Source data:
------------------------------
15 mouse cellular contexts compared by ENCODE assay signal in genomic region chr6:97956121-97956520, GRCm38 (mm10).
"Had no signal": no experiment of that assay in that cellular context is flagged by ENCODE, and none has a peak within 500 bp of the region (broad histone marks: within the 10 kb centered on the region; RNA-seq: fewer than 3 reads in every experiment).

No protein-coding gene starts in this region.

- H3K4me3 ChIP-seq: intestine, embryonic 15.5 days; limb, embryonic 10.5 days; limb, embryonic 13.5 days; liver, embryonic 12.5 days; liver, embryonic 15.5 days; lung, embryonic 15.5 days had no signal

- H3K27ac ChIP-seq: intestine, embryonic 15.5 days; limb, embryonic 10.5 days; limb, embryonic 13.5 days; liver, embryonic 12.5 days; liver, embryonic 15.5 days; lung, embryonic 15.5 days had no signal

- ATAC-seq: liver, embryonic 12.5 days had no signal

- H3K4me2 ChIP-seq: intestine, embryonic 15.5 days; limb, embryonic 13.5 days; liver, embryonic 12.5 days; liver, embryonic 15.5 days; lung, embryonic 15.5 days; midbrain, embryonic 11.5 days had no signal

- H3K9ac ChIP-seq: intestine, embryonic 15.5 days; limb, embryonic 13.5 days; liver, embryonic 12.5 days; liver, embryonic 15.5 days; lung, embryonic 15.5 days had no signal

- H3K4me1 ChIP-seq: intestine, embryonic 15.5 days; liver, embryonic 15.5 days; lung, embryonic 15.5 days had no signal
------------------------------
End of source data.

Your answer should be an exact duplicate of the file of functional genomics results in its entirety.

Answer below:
15 mouse cellular contexts compared by ENCODE assay signal in genomic region chr6:97956121-97956520, GRCm38 (mm10).
"Had no signal": no experiment of that assay in that cellular context is flagged by ENCODE, and none has a peak within 500 bp of the region (broad histone marks: within the 10 kb centered on the region; RNA-seq: fewer than 3 reads in every experiment).

No protein-coding gene starts in this region.

- H3K4me3 ChIP-seq: intestine, embryonic 15.5 days; limb, embryonic 10.5 days; limb, embryonic 13.5 days; liver, embryonic 12.5 days; liver, embryonic 15.5 days; lung, embryonic 15.5 days had no signal

- H3K27ac ChIP-seq: intestine, embryonic 15.5 days; limb, embryonic 10.5 days; limb, embryonic 13.5 days; liver, embryonic 12.5 days; liver, embryonic 15.5 days; lung, embryonic 15.5 days had no signal

- ATAC-seq: liver, embryonic 12.5 days had no signal

- H3K4me2 ChIP-seq: intestine, embryonic 15.5 days; limb, embryonic 13.5 days; liver, embryonic 12.5 days; liver, embryonic 15.5 days; lung, embryonic 15.5 days; midbrain, embryonic 11.5 days had no signal

- H3K9ac ChIP-seq: intestine, embryonic 15.5 days; limb, embryonic 13.5 days; liver, embryonic 12.5 days; liver, embryonic 15.5 days; lung, embryonic 15.5 days had no signal

- H3K4me1 ChIP-seq: intestine, embryonic 15.5 days; liver, embryonic 15.5 days; lung, embryonic 15.5 days had no signal